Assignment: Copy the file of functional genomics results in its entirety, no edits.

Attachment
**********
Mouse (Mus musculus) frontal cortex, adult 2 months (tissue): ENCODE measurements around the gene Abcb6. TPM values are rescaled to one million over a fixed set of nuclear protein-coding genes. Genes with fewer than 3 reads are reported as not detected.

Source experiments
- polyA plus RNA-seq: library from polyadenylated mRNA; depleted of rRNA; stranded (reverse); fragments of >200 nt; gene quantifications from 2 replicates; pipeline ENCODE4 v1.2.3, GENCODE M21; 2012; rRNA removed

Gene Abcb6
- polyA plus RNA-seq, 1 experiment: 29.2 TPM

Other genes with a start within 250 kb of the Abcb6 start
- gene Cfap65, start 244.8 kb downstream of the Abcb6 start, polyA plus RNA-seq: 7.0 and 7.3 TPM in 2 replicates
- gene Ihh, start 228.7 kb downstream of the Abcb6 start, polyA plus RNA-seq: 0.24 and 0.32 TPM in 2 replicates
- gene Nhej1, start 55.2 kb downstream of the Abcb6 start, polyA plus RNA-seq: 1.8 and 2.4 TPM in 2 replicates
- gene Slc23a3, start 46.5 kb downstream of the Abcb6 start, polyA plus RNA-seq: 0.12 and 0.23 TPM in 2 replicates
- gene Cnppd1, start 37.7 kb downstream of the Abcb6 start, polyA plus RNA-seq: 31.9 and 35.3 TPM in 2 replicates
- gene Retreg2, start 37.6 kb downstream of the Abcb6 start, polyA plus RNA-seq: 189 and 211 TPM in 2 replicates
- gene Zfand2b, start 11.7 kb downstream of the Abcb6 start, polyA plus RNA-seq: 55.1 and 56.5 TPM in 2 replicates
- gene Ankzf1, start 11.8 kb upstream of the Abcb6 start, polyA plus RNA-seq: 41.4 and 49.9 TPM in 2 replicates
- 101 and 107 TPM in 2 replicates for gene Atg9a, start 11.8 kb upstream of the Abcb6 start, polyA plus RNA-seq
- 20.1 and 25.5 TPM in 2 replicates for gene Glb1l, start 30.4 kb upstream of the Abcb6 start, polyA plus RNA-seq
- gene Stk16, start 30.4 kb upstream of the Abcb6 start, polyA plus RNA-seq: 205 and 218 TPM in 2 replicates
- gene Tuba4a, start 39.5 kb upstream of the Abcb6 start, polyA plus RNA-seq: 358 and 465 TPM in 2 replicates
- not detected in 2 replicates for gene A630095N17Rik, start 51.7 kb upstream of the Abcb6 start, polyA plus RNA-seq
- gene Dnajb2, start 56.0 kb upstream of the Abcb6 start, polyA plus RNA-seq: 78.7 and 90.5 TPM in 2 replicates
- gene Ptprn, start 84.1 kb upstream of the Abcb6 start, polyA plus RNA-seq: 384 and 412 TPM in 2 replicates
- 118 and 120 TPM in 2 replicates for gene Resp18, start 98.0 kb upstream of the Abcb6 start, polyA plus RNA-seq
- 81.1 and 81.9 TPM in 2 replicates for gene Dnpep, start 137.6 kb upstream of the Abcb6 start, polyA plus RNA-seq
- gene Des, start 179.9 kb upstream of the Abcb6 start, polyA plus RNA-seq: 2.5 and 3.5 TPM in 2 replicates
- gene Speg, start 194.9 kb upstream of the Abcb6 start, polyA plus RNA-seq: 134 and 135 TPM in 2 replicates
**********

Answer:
Mouse (Mus musculus) frontal cortex, adult 2 months (tissue): ENCODE measurements around the gene Abcb6. TPM values are rescaled to one million over a fixed set of nuclear protein-coding genes. Genes with fewer than 3 reads are reported as not detected.

Source experiments
- polyA plus RNA-seq: library from polyadenylated mRNA; depleted of rRNA; stranded (reverse); fragments of >200 nt; gene quantifications from 2 replicates; pipeline ENCODE4 v1.2.3, GENCODE M21; 2012; rRNA removed

Gene Abcb6
- polyA plus RNA-seq, 1 experiment: 29.2 TPM

Other genes with a start within 250 kb of the Abcb6 start
- gene Cfap65, start 244.8 kb downstream of the Abcb6 start, polyA plus RNA-seq: 7.0 and 7.3 TPM in 2 replicates
- gene Ihh, start 228.7 kb downstream of the Abcb6 start, polyA plus RNA-seq: 0.24 and 0.32 TPM in 2 replicates
- gene Nhej1, start 55.2 kb downstream of the Abcb6 start, polyA plus RNA-seq: 1.8 and 2.4 TPM in 2 replicates
- gene Slc23a3, start 46.5 kb downstream of the Abcb6 start, polyA plus RNA-seq: 0.12 and 0.23 TPM in 2 replicates
- gene Cnppd1, start 37.7 kb downstream of the Abcb6 start, polyA plus RNA-seq: 31.9 and 35.3 TPM in 2 replicates
- gene Retreg2, start 37.6 kb downstream of the Abcb6 start, polyA plus RNA-seq: 189 and 211 TPM in 2 replicates
- gene Zfand2b, start 11.7 kb downstream of the Abcb6 start, polyA plus RNA-seq: 55.1 and 56.5 TPM in 2 replicates
- gene Ankzf1, start 11.8 kb upstream of the Abcb6 start, polyA plus RNA-seq: 41.4 and 49.9 TPM in 2 replicates
- 101 and 107 TPM in 2 replicates for gene Atg9a, start 11.8 kb upstream of the Abcb6 start, polyA plus RNA-seq
- 20.1 and 25.5 TPM in 2 replicates for gene Glb1l, start 30.4 kb upstream of the Abcb6 start, polyA plus RNA-seq
- gene Stk16, start 30.4 kb upstream of the Abcb6 start, polyA plus RNA-seq: 205 and 218 TPM in 2 replicates
- gene Tuba4a, start 39.5 kb upstream of the Abcb6 start, polyA plus RNA-seq: 358 and 465 TPM in 2 replicates
- not detected in 2 replicates for gene A630095N17Rik, start 51.7 kb upstream of the Abcb6 start, polyA plus RNA-seq
- gene Dnajb2, start 56.0 kb upstream of the Abcb6 start, polyA plus RNA-seq: 78.7 and 90.5 TPM in 2 replicates
- gene Ptprn, start 84.1 kb upstream of the Abcb6 start, polyA plus RNA-seq: 384 and 412 TPM in 2 replicates
- 118 and 120 TPM in 2 replicates for gene Resp18, start 98.0 kb upstream of the Abcb6 start, polyA plus RNA-seq
- 81.1 and 81.9 TPM in 2 replicates for gene Dnpep, start 137.6 kb upstream of the Abcb6 start, polyA plus RNA-seq
- gene Des, start 179.9 kb upstream of the Abcb6 start, polyA plus RNA-seq: 2.5 and 3.5 TPM in 2 replicates
- gene Speg, start 194.9 kb upstream of the Abcb6 start, polyA plus RNA-seq: 134 and 135 TPM in 2 replicates